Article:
Hill-Murray newcomer Mitch Slattery (28) and teammates celebrate his goal in the Pioneers' 6-3 victory over Eastview in Thursday's Class 2A quarterfinals. Photo by Brian Nelson.
When he's not behind the bench, Hill-Murray coach Bill Lechner must be a master puzzler. After top-ranked Hill-Murray beat Eastview, 6-3 in the Class 2A quarterfinals Thursday, March 7 at the Xcel Energy Center, Lechner used that analogy to describe his program.
"We have been fortunate to look at the big picture," Lechner explained. "Begin with the end in mind and get results and put pieces in. Yes, people don't have sympathy for us because we have pieces, but they're all over the place."
Some years, the puzzle is a 50-piece breeze.
Some years, it's a 1000-piece abstraction.
"I promise you it's harder than it looks," continued Lechner.
Lechner is correct that the Pioneers get little love by casual hockey fans. They see an inherent advantage in a Twin Cities private school that doesn't have boundaries that define its territory. But that also means that continuity is more difficult. Players haven't grown up in the same youth systems, gaining chemistry. It's even more difficult when graduation and early departures decimate a team that was expected to follow up its state runner-up finish with more of the same.
Of course, as Lechner said, nobody feels sorry for him. They may even relish it.
"I think people wrote us off a little bit after some guys left early," said goaltender John Dugas, one of the holdovers from last year's state Class 2A runner-up. "We knew what we had in store, but I don't think everybody else knew.
"We always knew what we were and what we were capable of."
Lechner felt he still had the pieces to have a big year, but they weren't necessarily ready to fit together. The Pioneers said goodbye to a huge senior class that included Mr. Hockey finalist Charlie Sampair -- then lost top forward Jake Guentzel and hard-hitting defenseman Blake Heinrich to junior hockey. The returning players had talent, but hadn't been asked to step into the roles they were now asked to.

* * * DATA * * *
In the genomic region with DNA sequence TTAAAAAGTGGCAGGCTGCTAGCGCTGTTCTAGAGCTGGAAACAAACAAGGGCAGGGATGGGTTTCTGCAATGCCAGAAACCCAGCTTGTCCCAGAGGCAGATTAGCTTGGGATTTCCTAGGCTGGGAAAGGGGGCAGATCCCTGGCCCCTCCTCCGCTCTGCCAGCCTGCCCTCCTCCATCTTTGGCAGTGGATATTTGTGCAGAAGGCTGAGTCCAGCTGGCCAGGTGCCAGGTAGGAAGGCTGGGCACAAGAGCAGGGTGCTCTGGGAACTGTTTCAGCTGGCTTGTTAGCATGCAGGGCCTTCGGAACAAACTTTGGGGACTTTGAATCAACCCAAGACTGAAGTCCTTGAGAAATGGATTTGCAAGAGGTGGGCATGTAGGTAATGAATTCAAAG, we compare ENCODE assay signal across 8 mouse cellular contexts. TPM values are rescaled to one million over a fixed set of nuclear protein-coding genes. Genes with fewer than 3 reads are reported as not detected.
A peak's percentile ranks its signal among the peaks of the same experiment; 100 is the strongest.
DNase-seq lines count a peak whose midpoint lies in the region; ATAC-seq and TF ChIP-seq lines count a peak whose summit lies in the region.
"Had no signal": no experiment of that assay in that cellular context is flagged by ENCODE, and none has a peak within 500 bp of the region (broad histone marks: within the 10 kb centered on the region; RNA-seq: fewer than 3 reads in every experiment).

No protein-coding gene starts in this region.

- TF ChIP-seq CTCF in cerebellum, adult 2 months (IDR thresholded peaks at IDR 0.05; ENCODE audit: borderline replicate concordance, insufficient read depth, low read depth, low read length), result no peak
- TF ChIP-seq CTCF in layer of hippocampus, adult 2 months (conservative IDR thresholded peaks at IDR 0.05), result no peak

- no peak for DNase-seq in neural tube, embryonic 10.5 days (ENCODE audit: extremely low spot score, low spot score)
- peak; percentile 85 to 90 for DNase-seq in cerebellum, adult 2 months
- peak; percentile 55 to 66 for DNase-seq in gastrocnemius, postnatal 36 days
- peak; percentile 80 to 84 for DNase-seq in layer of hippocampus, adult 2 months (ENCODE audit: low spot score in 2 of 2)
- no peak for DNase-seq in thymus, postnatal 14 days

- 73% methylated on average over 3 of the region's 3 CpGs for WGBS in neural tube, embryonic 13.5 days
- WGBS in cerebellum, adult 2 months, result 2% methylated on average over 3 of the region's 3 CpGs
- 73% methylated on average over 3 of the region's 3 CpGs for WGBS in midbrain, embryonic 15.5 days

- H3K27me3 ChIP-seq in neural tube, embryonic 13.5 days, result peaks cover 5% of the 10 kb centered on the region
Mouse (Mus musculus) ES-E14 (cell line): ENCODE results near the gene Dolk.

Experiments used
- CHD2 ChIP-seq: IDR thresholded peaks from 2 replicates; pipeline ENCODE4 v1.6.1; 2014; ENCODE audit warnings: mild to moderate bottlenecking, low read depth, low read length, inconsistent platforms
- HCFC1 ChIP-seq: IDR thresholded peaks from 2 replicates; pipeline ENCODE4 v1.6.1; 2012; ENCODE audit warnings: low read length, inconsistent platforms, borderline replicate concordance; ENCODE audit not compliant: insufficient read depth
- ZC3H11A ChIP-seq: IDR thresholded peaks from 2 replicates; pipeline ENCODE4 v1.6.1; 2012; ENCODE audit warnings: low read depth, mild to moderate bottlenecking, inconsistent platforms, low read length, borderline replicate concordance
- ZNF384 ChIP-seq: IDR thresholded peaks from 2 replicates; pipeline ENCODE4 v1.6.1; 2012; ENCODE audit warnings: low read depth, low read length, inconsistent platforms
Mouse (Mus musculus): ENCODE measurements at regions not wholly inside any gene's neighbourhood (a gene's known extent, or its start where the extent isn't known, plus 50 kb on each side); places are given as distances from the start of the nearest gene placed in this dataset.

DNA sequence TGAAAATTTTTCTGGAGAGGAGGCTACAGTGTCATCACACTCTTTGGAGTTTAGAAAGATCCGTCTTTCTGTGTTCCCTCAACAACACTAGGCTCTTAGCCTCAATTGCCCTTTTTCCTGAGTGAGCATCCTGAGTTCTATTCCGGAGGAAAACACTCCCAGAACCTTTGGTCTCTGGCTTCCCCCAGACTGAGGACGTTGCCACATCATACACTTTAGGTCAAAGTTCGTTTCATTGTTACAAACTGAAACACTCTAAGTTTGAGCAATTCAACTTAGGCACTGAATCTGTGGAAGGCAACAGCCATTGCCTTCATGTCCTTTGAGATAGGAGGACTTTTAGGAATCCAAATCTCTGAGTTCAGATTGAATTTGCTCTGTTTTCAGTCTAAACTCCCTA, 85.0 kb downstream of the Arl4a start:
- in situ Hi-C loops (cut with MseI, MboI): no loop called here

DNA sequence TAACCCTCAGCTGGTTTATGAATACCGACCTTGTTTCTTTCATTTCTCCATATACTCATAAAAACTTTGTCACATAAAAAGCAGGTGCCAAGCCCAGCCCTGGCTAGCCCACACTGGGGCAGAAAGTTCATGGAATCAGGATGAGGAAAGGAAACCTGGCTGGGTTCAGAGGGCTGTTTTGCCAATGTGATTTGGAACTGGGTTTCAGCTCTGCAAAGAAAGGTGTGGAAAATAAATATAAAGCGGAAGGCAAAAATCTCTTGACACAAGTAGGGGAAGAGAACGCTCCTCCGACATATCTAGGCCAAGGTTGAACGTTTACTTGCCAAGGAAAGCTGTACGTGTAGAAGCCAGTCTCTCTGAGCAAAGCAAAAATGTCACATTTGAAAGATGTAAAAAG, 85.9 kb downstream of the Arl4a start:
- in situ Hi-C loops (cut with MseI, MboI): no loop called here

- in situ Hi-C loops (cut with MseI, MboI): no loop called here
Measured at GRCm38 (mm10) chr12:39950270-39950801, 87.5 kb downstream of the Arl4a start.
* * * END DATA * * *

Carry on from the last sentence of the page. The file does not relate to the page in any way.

The experts seemed to agree. But out of respect for Lechner's cachet, the Pioneers were still slotted in the back half of the preseason top-10.
They ended the regular season as No. 1.
"From (that ranking), you start putting the pieces together and (tell the kids) not to buy into it," Lechner said, although he admitted a guilty pleasure in seeing his program ranked at the top after the offseason it endured.
The Pioneers' success starts in the defensive zone, where Dugas is the team's anchor in goal and senior defensemen Ryan Black and Sam Becker have become unsung team leaders.
"They're two guys we weren't worried about," Lechner said. "Blackie's not very big, but he's a corner and safety on the football team and loves to hit. And Becker is just a really good hockey player."
"Sam is a guy that doesn't really get a lot of credit but he's our anchor back there defensively," Dugas concurred. "And guys like Ryan Black, (Jacob) Olson and (Logan) Sharp. They're not really big-name players but they're big role players."
Lechner and assistant coach Pat Schafhauser also preach to the forwards the need to get involved in the "gritty end" of the rink. That combination propelled the Pioneers to the top of the rankings midway through the year, a spot they've held much of the final two and a half months -- and one they hope to have when the state tournament ends Saturday night.
"It's kind of hard to hold it," Lechner said. "Now, if that's where (the media) says we are, then we have to put a chip on our shoulders to prove that they're right.
"But talk is cheap."